“Anna Maria Barbara Frey d. Jan’y 6, 1791 in the evening in the sixth hour and was buried on the 8th of the month in our God’s Acre [the graveyard of the Hope Moravian Church].  She was born June 1, 1722 in Alsace, and came with her parents to America.  In her 17th year she married her first husband, Matthias Meyer, with whom she lived in German town Pa., and they had two daughters.  In the third year of her marriage she was left a widow.  After sometime she married the present widower, Valentine Frey.  They were both awakened through the preaching of the Brethren and were members of the County Congregation of Heidelberg, Pa. and partook for the first time of the Holy Communion in 1756.  In 1765 they moved to North Carolina and lived on the Yadkin River.  They belonged to the County Congregation of Friedberg, N.C.  When she became very feeble, they transferred their membership to Salem, N.C. in order to be better served by the doctor.  At first she improved, but on the above mentioned day, she fell softly asleep from a stroke.”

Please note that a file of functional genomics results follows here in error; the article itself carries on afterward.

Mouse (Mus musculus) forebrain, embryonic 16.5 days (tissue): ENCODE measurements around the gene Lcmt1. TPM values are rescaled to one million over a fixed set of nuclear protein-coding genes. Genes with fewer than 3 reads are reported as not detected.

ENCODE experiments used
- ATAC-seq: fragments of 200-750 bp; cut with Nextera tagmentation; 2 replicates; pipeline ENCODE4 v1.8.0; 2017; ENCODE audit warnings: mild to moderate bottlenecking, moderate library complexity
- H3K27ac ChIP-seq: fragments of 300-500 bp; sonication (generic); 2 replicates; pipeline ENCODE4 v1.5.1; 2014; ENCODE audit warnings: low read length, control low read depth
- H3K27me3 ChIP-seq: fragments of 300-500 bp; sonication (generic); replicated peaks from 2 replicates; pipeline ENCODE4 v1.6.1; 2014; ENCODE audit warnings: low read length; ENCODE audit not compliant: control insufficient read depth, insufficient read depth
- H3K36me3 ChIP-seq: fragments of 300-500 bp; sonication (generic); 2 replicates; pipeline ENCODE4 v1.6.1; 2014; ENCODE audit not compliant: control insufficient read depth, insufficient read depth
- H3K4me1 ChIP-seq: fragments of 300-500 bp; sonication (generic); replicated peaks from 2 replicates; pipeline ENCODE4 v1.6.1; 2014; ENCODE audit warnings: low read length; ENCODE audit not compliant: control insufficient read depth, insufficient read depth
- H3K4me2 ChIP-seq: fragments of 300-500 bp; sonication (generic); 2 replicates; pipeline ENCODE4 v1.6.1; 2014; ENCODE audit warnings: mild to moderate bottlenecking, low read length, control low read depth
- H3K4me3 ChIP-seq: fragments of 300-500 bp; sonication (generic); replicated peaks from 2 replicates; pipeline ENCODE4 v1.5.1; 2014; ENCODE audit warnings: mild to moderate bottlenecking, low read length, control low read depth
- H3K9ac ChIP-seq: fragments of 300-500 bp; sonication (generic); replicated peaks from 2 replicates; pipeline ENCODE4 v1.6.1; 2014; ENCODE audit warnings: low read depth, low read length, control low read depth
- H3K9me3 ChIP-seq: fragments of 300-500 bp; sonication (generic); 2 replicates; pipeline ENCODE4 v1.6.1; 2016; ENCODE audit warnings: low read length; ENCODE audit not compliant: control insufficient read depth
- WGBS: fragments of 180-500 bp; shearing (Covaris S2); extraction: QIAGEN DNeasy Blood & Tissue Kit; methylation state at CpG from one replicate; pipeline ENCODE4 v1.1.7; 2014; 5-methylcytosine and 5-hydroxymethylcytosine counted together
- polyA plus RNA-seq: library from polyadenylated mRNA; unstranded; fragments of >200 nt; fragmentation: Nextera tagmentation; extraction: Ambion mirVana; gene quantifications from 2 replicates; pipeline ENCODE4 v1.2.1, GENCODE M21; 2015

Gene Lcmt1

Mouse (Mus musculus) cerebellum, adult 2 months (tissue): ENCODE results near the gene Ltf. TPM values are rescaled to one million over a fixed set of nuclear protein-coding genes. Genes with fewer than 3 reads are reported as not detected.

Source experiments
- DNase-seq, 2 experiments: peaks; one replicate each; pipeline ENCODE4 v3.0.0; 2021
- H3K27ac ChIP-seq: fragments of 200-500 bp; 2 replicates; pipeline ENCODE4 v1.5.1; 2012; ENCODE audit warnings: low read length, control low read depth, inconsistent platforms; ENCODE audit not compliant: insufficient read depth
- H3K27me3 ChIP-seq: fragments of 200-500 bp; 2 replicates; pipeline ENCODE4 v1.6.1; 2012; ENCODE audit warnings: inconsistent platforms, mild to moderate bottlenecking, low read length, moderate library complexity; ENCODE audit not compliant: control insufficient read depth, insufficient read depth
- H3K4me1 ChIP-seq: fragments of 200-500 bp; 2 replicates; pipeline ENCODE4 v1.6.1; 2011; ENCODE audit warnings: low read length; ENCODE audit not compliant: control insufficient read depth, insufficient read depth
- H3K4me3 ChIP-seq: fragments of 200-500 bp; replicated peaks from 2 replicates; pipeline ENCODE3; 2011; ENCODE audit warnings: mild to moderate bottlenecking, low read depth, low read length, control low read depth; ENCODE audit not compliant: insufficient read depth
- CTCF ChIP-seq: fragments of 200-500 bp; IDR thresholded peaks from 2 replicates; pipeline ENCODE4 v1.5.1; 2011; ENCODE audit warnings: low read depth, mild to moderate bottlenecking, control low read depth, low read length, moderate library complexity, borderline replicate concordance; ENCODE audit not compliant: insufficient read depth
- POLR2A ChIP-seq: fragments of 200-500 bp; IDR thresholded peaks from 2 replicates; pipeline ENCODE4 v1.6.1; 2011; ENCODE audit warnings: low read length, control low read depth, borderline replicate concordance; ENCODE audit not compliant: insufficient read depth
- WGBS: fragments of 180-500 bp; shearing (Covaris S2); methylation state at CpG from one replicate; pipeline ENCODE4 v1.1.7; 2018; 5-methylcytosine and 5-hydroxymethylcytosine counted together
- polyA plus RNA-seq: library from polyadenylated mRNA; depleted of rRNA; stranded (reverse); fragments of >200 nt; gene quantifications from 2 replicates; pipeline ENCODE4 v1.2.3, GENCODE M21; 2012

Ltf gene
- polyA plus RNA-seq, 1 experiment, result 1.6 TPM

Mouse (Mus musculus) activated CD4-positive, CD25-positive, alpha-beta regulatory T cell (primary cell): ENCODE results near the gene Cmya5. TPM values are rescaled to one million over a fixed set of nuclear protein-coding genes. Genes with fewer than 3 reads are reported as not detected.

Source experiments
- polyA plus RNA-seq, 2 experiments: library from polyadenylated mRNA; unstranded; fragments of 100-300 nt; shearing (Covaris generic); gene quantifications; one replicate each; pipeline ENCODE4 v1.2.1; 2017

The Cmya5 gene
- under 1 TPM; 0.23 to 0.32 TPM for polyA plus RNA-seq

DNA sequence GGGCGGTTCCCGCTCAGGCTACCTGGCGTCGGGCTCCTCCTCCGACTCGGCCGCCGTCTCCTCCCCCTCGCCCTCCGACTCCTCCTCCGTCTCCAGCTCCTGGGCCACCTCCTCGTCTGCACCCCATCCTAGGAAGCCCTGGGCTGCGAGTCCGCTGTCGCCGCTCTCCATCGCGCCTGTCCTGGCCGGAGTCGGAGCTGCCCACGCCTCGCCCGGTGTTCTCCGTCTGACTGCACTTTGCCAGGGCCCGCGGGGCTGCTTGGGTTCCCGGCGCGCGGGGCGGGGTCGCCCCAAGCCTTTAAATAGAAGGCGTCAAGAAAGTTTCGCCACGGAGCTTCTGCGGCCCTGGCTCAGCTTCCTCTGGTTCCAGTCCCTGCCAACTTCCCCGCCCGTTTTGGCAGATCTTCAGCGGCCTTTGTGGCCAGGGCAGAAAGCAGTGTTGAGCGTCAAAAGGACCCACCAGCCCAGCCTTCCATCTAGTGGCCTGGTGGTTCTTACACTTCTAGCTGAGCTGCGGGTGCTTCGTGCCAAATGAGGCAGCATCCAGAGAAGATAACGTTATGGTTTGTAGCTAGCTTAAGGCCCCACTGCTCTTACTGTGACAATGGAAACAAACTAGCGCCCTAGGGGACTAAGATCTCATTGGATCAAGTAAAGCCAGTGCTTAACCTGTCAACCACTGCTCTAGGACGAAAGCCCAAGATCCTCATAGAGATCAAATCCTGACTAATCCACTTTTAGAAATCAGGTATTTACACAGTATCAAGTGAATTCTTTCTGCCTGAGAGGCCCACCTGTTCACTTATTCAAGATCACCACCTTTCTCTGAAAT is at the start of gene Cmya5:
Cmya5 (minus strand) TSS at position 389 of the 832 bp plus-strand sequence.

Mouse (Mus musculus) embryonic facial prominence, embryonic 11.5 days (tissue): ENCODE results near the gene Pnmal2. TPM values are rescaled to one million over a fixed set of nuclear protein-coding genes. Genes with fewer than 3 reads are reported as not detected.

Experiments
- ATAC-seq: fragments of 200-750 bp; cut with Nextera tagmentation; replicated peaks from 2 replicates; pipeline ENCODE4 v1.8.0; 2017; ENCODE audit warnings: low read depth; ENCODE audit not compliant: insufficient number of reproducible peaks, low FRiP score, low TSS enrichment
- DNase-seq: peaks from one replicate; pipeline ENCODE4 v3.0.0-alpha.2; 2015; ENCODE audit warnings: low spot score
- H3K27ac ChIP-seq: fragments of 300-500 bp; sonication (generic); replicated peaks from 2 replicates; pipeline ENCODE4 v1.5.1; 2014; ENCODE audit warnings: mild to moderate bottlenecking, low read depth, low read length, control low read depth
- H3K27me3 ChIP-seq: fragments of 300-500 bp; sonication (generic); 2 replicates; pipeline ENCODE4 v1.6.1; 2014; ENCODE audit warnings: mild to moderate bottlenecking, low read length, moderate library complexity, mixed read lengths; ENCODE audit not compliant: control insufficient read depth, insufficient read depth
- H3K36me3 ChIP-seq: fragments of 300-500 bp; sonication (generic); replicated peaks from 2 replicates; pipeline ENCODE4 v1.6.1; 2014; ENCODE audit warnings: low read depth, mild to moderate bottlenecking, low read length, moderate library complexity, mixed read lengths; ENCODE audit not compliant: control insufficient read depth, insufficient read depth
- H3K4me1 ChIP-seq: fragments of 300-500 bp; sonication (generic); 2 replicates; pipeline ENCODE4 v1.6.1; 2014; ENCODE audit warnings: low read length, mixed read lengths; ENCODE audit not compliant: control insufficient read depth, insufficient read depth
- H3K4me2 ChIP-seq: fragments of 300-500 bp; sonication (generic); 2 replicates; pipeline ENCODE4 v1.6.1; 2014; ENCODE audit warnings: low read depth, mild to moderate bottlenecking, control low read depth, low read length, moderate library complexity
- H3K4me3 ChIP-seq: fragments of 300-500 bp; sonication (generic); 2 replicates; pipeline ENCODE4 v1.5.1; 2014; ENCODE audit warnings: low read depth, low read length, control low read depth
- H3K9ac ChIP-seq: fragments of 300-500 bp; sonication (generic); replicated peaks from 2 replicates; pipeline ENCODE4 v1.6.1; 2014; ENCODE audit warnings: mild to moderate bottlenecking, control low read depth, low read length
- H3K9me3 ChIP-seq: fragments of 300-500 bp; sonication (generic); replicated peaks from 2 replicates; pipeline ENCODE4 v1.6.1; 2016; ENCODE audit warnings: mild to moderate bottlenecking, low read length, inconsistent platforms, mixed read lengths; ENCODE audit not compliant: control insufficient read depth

Although the evidence for it that I have seen offered is pretty scant, she is believed to be the daughter of Peter Binckele and his first wife, Anna Maria Werlyn (or Werley).  Some materials I’ve seen report that it now seems more likely she was a daughter of one of Peter’s brothers, but those sources offer no evidence, at all, for that position—so, for the present, I’m sticking with the original view of the matter. In either case, Barbara is the granddaughter of Christian Binckele and his wife, Elisabeth Burri, who were married 20 Oct 1693, but I don't know where.  The Bethania N.C. burial record tells us that Peter was born 04 Mar 1704 at Greckensburg (or Guckensburg) in Bern Canton, Switzerland, and died 20 Aug 1793 at Bethania, N.C.  He was married, first, in Alsace—to Anna Maria Werlyn who died in 1748 near Yorktown (now York), PA.  They had 14 children.  He then married Maria Margretha, maiden name Geiger (the Widow Schmell, or Schell) in 1749. They had nine children.  The death notice adds that the names of many of the children are not known and dates of births are not available so no list of them is given.  Hence the uncertainty as to who was Barbara’s father.  Sigh.